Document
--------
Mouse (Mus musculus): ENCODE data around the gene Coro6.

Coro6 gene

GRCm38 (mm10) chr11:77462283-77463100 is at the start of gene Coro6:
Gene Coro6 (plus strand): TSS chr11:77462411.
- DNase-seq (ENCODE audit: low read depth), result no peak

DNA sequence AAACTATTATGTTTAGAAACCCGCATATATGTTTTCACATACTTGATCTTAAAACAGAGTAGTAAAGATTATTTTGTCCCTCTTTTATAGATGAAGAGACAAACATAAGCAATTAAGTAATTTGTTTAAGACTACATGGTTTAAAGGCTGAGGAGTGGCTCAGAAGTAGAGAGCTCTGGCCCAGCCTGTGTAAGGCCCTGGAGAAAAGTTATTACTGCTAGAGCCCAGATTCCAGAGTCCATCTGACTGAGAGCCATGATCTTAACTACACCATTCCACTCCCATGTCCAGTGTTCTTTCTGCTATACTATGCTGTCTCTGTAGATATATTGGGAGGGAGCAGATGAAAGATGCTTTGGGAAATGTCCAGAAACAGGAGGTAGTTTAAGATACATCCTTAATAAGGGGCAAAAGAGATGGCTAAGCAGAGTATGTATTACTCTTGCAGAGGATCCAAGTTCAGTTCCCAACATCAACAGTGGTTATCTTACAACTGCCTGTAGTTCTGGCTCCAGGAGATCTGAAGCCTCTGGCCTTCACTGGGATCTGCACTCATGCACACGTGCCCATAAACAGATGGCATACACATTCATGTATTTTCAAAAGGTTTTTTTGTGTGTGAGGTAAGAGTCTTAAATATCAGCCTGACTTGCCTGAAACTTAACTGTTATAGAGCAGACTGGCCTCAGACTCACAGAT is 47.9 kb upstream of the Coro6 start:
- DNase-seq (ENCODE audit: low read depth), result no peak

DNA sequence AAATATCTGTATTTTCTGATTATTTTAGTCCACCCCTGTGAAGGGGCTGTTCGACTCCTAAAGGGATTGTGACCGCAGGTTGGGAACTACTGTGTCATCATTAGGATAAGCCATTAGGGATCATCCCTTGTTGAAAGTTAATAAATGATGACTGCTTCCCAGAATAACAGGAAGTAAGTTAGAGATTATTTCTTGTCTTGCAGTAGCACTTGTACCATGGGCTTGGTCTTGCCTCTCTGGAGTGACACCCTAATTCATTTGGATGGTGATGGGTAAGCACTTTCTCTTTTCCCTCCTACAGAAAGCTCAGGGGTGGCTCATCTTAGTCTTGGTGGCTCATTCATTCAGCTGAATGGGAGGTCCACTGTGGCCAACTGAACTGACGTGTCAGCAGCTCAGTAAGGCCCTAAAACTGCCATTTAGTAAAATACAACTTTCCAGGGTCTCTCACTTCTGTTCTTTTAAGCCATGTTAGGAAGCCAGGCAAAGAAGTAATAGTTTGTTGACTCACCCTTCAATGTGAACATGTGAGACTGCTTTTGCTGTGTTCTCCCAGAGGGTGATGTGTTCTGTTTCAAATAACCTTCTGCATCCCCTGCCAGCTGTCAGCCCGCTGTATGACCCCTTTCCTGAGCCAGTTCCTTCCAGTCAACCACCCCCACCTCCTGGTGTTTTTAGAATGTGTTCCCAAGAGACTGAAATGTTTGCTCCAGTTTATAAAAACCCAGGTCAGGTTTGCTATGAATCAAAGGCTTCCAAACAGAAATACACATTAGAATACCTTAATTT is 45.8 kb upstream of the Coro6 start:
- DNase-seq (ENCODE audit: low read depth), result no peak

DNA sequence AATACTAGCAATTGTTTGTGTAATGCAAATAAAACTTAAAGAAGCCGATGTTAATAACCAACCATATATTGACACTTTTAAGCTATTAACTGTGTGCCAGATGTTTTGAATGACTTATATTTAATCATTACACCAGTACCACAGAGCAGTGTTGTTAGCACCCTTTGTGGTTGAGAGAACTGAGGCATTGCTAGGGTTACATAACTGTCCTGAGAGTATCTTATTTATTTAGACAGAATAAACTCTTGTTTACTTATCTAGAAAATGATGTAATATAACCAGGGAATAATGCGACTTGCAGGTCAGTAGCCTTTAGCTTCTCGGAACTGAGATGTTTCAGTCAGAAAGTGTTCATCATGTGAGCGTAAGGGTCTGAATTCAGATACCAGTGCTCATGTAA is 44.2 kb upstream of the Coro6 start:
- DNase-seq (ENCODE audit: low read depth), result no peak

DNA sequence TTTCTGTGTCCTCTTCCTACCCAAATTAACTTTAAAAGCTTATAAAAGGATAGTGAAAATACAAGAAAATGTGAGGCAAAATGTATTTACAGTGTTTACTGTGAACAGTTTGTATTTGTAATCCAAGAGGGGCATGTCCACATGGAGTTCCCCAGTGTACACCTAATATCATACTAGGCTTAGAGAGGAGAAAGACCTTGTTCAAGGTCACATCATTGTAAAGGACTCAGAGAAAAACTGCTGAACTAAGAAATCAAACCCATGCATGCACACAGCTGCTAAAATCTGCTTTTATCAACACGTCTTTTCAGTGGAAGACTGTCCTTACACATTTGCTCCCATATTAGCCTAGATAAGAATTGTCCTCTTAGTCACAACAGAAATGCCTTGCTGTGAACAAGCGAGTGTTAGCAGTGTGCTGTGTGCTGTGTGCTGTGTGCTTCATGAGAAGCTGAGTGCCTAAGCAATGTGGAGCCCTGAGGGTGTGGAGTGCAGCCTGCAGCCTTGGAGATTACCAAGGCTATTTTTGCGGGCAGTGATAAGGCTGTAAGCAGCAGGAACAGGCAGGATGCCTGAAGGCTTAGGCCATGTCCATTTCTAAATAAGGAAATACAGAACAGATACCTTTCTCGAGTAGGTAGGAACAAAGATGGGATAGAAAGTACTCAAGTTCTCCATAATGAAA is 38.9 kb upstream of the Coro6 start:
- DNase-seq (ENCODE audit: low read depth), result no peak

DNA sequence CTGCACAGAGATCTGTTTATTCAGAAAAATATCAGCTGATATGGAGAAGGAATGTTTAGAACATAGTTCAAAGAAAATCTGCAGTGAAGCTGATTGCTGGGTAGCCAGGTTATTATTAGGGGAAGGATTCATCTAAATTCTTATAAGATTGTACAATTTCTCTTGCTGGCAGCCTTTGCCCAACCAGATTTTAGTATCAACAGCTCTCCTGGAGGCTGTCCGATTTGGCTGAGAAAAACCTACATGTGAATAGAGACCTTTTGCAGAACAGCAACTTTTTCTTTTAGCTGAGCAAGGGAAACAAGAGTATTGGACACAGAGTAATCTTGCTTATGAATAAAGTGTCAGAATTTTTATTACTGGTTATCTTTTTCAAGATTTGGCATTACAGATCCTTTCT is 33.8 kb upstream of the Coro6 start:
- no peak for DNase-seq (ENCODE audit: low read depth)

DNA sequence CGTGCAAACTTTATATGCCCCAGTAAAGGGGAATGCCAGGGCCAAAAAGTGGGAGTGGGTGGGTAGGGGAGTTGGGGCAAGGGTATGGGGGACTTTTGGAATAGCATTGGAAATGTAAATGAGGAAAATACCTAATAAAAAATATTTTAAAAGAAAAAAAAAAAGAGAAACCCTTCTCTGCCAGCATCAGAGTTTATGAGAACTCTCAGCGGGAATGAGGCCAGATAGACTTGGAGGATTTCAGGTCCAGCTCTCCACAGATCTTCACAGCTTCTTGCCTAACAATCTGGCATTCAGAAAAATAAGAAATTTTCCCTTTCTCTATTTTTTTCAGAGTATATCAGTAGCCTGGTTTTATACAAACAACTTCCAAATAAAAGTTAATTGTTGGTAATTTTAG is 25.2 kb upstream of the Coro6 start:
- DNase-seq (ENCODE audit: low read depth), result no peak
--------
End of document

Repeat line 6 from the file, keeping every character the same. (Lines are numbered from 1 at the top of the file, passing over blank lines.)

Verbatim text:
DNA sequence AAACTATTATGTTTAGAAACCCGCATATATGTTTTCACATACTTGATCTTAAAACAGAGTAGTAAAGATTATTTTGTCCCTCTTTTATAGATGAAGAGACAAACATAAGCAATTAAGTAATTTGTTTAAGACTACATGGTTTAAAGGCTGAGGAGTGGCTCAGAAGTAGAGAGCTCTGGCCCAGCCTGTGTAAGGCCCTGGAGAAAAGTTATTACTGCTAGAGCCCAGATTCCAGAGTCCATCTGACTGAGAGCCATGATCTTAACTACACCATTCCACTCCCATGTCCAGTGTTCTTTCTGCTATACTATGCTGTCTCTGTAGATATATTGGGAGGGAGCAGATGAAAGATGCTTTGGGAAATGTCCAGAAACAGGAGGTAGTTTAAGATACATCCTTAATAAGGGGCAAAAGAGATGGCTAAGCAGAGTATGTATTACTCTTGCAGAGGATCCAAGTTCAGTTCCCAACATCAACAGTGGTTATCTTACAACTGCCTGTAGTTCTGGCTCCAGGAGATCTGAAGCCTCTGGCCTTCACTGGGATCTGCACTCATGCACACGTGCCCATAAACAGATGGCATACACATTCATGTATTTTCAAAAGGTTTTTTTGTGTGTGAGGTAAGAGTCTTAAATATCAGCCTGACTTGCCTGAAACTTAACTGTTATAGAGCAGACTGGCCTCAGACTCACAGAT is 47.9 kb upstream of the Coro6 start: